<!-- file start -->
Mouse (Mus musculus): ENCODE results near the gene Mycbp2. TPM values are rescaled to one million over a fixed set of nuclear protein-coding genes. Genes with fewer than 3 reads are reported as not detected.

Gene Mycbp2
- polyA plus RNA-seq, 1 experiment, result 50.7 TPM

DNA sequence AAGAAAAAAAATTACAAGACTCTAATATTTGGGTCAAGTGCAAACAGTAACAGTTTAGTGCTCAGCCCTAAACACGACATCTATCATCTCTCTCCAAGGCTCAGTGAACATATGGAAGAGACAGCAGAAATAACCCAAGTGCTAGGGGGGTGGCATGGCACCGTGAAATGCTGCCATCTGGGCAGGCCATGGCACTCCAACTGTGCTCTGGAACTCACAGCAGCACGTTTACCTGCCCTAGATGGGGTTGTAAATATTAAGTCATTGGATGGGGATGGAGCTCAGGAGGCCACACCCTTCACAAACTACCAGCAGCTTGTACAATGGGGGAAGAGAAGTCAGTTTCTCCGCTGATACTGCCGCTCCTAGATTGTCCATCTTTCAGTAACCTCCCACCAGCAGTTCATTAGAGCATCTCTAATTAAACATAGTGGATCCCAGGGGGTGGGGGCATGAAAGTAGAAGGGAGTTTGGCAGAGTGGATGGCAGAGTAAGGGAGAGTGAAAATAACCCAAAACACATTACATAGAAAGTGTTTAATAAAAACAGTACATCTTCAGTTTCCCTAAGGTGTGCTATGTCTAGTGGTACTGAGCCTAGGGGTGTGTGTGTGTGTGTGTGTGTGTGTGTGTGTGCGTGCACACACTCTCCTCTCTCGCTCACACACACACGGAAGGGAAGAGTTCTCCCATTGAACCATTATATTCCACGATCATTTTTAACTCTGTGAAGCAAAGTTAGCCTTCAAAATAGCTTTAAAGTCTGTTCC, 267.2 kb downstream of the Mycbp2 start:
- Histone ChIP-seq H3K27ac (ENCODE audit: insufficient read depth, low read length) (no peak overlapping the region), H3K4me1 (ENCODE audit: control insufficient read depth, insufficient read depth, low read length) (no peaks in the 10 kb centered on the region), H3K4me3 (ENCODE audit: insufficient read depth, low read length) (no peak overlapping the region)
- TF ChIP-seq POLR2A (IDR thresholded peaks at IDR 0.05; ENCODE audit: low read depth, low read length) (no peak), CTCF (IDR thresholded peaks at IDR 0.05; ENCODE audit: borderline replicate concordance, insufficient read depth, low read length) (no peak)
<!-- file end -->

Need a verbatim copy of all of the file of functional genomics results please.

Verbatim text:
Mouse (Mus musculus): ENCODE results near the gene Mycbp2. TPM values are rescaled to one million over a fixed set of nuclear protein-coding genes. Genes with fewer than 3 reads are reported as not detected.

Gene Mycbp2
- polyA plus RNA-seq, 1 experiment, result 50.7 TPM

DNA sequence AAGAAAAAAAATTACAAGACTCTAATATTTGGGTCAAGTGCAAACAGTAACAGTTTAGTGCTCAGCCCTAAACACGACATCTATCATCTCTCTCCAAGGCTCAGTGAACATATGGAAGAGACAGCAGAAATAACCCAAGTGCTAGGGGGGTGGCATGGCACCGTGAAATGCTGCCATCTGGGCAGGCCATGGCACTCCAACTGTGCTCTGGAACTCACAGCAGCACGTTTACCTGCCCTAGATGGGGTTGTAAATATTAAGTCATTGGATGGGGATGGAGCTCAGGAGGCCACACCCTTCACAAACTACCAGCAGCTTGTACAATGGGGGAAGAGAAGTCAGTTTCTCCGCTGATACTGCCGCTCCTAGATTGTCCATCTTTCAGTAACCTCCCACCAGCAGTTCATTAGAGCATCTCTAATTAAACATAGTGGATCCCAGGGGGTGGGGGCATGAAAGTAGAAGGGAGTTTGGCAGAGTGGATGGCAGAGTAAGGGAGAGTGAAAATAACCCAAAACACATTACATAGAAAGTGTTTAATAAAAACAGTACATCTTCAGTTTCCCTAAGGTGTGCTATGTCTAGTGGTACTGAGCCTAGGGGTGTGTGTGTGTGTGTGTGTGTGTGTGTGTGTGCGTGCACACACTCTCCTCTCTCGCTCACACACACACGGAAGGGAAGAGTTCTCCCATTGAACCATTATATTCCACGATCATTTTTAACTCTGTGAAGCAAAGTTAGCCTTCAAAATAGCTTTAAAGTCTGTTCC, 267.2 kb downstream of the Mycbp2 start:
- Histone ChIP-seq H3K27ac (ENCODE audit: insufficient read depth, low read length) (no peak overlapping the region), H3K4me1 (ENCODE audit: control insufficient read depth, insufficient read depth, low read length) (no peaks in the 10 kb centered on the region), H3K4me3 (ENCODE audit: insufficient read depth, low read length) (no peak overlapping the region)
- TF ChIP-seq POLR2A (IDR thresholded peaks at IDR 0.05; ENCODE audit: low read depth, low read length) (no peak), CTCF (IDR thresholded peaks at IDR 0.05; ENCODE audit: borderline replicate concordance, insufficient read depth, low read length) (no peak)